• 2014 World Cup No. 3: Bronze 
  • 2014 U-23 World Champion
  • 2012 U.S. National Champion
  • 2012 U-23 World Championships: 5th 
  • 2012 U.S. Olympic Team Trials: 2nd
  • 2010 Junior World Championships: 4th 


Michal Smolen’s Olympic dreams started early, as both of his parents were part of the Polish National Team, his father for kayaking and his mother for team handball, but fell just short of the Games. He was born and raised in Krakow, Poland where he lived until he was 10 years old before moving to the United States. 

While Michal was growing up, he desperately wanted to follow in his father’s footsteps in his love for kayaking, unfortunately Michal had a fear of the water. In an attempt to get over his fear, he took up swimming, as he felt he was more in control. As he became more comfortable, he started training as a competitive swimmer. Training and discipline became an everyday routine and he slowly fell out of love with swimming and decided to give kayaking another try. This time his fear had vanished and he became completely captivated by becoming the best kayaker he could be. This is when Michal was faced with his next challenge.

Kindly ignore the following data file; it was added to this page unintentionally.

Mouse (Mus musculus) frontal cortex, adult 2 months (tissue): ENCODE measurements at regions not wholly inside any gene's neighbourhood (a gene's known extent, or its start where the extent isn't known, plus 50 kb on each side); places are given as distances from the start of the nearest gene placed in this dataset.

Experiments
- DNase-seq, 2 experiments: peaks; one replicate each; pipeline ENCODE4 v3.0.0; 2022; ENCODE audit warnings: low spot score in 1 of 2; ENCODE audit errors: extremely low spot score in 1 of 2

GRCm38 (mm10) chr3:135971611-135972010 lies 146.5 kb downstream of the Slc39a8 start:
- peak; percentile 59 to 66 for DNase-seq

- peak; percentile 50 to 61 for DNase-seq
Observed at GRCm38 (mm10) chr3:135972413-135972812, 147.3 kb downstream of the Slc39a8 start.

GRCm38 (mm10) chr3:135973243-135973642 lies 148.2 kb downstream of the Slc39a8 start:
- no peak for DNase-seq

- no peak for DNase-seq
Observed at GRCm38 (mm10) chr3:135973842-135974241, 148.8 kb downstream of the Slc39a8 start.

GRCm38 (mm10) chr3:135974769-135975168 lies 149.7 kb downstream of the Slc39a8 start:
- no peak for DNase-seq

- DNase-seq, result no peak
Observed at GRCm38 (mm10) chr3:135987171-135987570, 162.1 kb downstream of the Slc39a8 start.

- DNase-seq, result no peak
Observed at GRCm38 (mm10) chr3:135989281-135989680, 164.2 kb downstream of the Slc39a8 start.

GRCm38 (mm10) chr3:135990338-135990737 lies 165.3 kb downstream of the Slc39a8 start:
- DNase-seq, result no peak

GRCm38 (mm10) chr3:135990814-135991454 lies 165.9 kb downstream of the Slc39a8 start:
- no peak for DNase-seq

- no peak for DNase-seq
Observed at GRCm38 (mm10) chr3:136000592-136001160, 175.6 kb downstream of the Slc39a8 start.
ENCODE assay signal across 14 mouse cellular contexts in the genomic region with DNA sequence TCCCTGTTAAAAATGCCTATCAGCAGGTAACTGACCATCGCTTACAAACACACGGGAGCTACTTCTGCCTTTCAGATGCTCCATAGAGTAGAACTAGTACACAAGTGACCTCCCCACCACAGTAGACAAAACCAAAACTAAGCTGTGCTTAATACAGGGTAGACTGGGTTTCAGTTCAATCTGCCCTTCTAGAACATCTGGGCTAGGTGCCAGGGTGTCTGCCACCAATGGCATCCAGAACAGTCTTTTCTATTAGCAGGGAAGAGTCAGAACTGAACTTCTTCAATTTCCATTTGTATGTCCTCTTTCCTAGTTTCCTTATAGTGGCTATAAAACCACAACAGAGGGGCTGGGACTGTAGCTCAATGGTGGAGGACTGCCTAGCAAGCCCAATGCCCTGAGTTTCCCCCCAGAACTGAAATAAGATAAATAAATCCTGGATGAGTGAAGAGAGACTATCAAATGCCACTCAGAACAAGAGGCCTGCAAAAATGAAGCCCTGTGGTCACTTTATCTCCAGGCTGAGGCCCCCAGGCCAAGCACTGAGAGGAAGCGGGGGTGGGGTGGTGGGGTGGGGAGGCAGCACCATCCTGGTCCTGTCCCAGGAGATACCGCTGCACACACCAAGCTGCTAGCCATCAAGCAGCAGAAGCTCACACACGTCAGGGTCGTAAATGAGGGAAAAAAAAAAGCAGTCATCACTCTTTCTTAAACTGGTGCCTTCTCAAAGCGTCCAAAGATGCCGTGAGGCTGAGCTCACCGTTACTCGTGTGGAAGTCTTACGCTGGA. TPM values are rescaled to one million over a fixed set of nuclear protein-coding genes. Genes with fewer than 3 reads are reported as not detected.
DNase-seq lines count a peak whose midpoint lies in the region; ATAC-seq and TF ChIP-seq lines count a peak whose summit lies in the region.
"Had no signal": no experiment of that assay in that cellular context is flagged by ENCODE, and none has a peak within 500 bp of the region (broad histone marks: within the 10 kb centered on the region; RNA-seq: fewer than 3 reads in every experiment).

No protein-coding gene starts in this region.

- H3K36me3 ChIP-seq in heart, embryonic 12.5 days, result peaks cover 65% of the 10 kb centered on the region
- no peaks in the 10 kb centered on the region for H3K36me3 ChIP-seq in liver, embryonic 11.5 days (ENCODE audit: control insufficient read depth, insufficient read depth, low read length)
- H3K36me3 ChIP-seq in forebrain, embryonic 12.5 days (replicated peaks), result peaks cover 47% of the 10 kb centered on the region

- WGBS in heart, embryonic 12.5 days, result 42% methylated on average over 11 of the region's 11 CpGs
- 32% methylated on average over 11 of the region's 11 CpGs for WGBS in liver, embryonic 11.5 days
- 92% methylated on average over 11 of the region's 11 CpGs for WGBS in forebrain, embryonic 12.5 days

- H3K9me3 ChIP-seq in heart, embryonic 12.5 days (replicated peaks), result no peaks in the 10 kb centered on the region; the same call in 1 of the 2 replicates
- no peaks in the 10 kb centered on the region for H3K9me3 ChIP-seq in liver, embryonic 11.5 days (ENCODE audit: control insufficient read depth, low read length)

One morning Michal woke up in the hospital and was told he had endured a seizure in his sleep the evening before. Soon after this incident he was diagnosed with epilepsy. Over the next few years, Michal faced many new challenges with his health conditions, but was thankfully able to continue competing. Three years later, at the age of 16, Michal was racing in his first Junior World Championships in Foix, France. He came up just short of the podium, but this motivated him to work even harder and showed him that he was in contention with the best of the best.